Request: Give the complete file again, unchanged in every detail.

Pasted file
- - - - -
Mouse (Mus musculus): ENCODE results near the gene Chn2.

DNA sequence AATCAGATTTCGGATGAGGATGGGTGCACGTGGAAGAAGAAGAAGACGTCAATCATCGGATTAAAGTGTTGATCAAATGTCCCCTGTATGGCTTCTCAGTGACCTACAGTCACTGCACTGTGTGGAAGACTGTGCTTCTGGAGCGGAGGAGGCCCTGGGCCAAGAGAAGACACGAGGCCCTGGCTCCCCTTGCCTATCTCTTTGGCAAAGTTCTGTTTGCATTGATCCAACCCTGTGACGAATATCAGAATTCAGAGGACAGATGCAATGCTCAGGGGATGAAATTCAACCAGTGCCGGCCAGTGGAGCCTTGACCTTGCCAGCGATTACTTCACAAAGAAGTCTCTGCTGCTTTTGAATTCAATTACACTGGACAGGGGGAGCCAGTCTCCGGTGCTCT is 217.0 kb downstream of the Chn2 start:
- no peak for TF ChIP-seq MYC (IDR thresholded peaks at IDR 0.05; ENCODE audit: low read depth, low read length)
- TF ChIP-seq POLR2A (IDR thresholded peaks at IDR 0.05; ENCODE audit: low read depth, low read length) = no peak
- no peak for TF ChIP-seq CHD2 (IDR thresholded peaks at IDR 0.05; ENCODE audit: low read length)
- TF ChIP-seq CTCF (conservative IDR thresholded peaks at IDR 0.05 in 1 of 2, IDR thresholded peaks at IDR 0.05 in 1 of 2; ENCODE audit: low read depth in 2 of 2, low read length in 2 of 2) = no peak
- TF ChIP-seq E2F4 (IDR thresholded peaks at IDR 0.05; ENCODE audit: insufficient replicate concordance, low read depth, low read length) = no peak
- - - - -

Mouse (Mus musculus): ENCODE results near the gene Chn2.

DNA sequence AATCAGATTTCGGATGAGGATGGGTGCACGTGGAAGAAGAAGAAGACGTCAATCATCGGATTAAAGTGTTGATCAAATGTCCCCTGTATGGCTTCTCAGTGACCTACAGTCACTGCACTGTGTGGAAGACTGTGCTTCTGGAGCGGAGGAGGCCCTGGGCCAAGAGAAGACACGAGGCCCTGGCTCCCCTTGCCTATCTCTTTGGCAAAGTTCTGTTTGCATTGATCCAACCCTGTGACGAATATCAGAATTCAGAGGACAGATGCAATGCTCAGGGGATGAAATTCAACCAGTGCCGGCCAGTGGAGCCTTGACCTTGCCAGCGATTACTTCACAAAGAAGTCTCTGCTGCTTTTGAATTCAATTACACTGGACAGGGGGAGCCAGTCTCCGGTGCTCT is 217.0 kb downstream of the Chn2 start:
- no peak for TF ChIP-seq MYC (IDR thresholded peaks at IDR 0.05; ENCODE audit: low read depth, low read length)
- TF ChIP-seq POLR2A (IDR thresholded peaks at IDR 0.05; ENCODE audit: low read depth, low read length) = no peak
- no peak for TF ChIP-seq CHD2 (IDR thresholded peaks at IDR 0.05; ENCODE audit: low read length)
- TF ChIP-seq CTCF (conservative IDR thresholded peaks at IDR 0.05 in 1 of 2, IDR thresholded peaks at IDR 0.05 in 1 of 2; ENCODE audit: low read depth in 2 of 2, low read length in 2 of 2) = no peak
- TF ChIP-seq E2F4 (IDR thresholded peaks at IDR 0.05; ENCODE audit: insufficient replicate concordance, low read depth, low read length) = no peak